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Louisiana Ballot Measure Could Mean More Guns on Campuses, Professor Says

A proposed constitutional amendment that will be on the ballot in Louisiana on November 6 may make it even tougher to regulate guns in a state with some of the least restrictive gun-control laws in the country. Now Dayne Sherman, an assistant professor of library sciences at Southeastern Louisiana University, suggests in an op-ed piece in the Hammond, La., Daily Star that the amendment, if approved, could pave the way for courts to strike down laws restricting concealed weapons on college campuses, school grounds, and other public sites.

The amendment would remove language from the Louisiana Constitution that gives the state’s Legislature the explicit authority to pass laws restricting the right to carry a concealed weapon (though the removal would not take away the Legislature’s right to pass such laws). It would also add language that calls the right to keep and bear arms a fundamental one, and says that any restriction must pass a “strict scrutiny” judicial review.

Mr. Sherman writes:

What does this amendment do?

It allows all Louisiana gun laws to come under the “strict scrutiny” doctrine. For example, let’s say a Southeastern Louisiana University student decides he wants to carry his Glock to class, which is currently illegal, and he gets the National Rifle Association or some other group to file suit on his behalf for free. Well, if a state judge says the campus policy is a violation of Amendment No. 2, the policy is struck down.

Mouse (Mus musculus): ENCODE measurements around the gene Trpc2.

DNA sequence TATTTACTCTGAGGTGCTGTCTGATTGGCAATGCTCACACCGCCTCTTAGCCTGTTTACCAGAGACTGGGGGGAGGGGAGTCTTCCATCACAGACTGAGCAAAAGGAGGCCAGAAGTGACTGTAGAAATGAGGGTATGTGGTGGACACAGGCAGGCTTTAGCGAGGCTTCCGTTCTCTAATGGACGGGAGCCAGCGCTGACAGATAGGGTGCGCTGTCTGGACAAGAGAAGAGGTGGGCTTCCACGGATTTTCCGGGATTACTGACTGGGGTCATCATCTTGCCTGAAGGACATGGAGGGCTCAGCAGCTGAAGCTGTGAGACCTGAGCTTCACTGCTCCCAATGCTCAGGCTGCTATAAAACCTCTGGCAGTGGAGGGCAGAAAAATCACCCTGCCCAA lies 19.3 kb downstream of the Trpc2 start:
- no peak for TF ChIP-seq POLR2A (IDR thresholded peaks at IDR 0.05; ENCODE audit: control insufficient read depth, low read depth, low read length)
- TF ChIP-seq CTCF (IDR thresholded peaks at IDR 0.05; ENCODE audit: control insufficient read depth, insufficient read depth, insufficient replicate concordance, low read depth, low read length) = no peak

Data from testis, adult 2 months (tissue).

Please recall that the Legislature has been unable to pass a “guns on campus” bill. But if a judge is willing to rule in a plaintiff’s favor, guns will be allowed on campuses from Nunez Community College in Chalmette to LSU-Shreveport. What could not pass in the light may pass in the darkness.

E. Pete Adams, executive director of the Louisiana District Attorney Association, said “nobody knows” what the effect of the change in the Constitution would be until it’s litigated. He remarked that “in the age of advocacy, yes, it might” lead courts to overturn laws prohibiting the concealed carrying of weapons on college campuses.

“The proponents say that that’s not likely, that it’s not a realistic scenario,” he said. “And those who oppose it say that it’s more realistic than the other side would have you believe.”

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